St. George’s Colonial College was founded in 1850 by twenty-one Spanish Jesuits who had been exiled from Colombia as part of a religious persecution. The Colombian Government had given them approximately 9 hours to leave the country by any means possible. After they failed to leave, due to unavailability of transportation, the government extended their time to 48 hours; within the 48-hour time, a lone ship was leaving for Jamaica, which they boarded.
At their head was Fr. Emmanuel Gil, S.J., a distinguished scholar and former court preacher to the King of Spain. Amidst a storm of protest against Roman Catholic priests opening Jamaica’s first secondary institution for classical and scientific education, St. George’s College began its long and proud history. The early years of the school’s life were uncertain, as it was closed several times in the first few decades of its existence, but the principal at that time bought the present property where the school stands to this day.
On September 2, 1850, in a rented house at 26 North Street, located on the southeast corner of North and Orange Streets, the new college opened with thirty-eight day students and thirty boarders. The first subjects taught at St. George’s included Latin, Greek, French, English, rhetoric, history, mathematics, logic, metaphysics, ethics, drawing, and calligraphy.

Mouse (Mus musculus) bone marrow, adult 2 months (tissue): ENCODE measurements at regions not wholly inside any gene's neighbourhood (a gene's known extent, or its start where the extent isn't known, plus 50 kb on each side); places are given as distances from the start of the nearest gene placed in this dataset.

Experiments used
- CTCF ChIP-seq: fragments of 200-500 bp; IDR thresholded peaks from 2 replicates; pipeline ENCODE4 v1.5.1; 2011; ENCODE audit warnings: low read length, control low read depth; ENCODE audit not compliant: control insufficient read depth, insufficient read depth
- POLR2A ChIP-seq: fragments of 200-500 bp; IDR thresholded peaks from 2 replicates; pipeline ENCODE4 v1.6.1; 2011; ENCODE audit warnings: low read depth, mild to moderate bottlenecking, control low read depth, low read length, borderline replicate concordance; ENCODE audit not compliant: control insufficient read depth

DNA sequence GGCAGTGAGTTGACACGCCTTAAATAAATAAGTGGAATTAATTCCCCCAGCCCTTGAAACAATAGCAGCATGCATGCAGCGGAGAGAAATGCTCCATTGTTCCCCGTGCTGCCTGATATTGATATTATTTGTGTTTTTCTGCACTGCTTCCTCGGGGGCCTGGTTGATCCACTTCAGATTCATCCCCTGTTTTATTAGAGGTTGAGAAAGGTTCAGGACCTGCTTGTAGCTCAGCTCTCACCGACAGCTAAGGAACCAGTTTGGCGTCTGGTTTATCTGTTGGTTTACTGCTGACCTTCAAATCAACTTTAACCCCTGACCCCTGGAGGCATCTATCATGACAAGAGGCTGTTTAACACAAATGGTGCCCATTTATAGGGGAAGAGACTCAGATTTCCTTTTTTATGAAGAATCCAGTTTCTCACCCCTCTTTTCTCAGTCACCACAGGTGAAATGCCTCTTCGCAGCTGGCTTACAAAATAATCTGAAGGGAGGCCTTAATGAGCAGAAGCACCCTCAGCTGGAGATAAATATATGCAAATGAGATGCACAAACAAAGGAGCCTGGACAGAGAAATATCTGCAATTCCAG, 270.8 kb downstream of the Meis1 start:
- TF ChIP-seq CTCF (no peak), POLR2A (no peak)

After only two years, the Spanish Jesuits, led by founder Fr. Gil, S.J., departed Jamaica to teach in Guatemala, turning St. George’s over to the English Jesuits. They left primarily because of the difficulties in language, with English being a second language to them. The school moved to 5 Upper King Street and changed its name to the “St. George’s Presbytery Secondary School”. There it remained until January 1866 when, for reasons which remain unclear, it was closed. A few months later, thanks to Fr. James Jones, S.J., the school reopened with twenty-five students and moved back to its original site at 26 North Street, again under the name St. George’s College.
Only three years later, succumbing to the opposition of the Jesuit Superior, the school was closed a second time, around Christmas of 1871. On this occasion, the strong petitions of ninety-two influential Kingstonians convinced the Jesuits to reopen St. George’s College. It reopened in March 1873 but on a smaller scale, with only two Jesuit teachers. The school prospered until September 1877 when it was closed a third time, but only for a few days. The return of Fr. James Jones, S.J., and the leadership of Fr. Thomas Porter, S.J., assured the continued life and irrepressible growth of St. George’s College, which has endured to this day.
Expansion and development
In February 1905, the Jesuits bought a large property called Pawsey’s Pen (what is now Winchester Park) from Mr. Alfred Pawsey. They converted the Pawsey residence into a classroom building and had classes started before the end of March. (That original building stood until 1979, when it was demolished to make way for the new Abe Issa Auditorium.) Classes were suspended briefly after the earthquake in 1907 while the campus, partially destroyed and subsequently repaired, was used as a hospital for victims of what was Kingston’s worst earthquake ever.
The present Jesuit residence (now called the Jesuit Centre) was built in 1910, and the Jesuits finally moved over from the old site at North and Orange Streets. Enrollment in the College at that time was barely one hundred boys, but more classroom space was needed. In 1913, the construction of a new building was authorised by the headmaster whose name it bears, Fr. William O’Hare, S.J. Its architect was Mr. Braman Judah, whose two sons, Sydney and Charles, later became Jesuit priests. The O’Hare Building has since become the landmark of St. George’s College.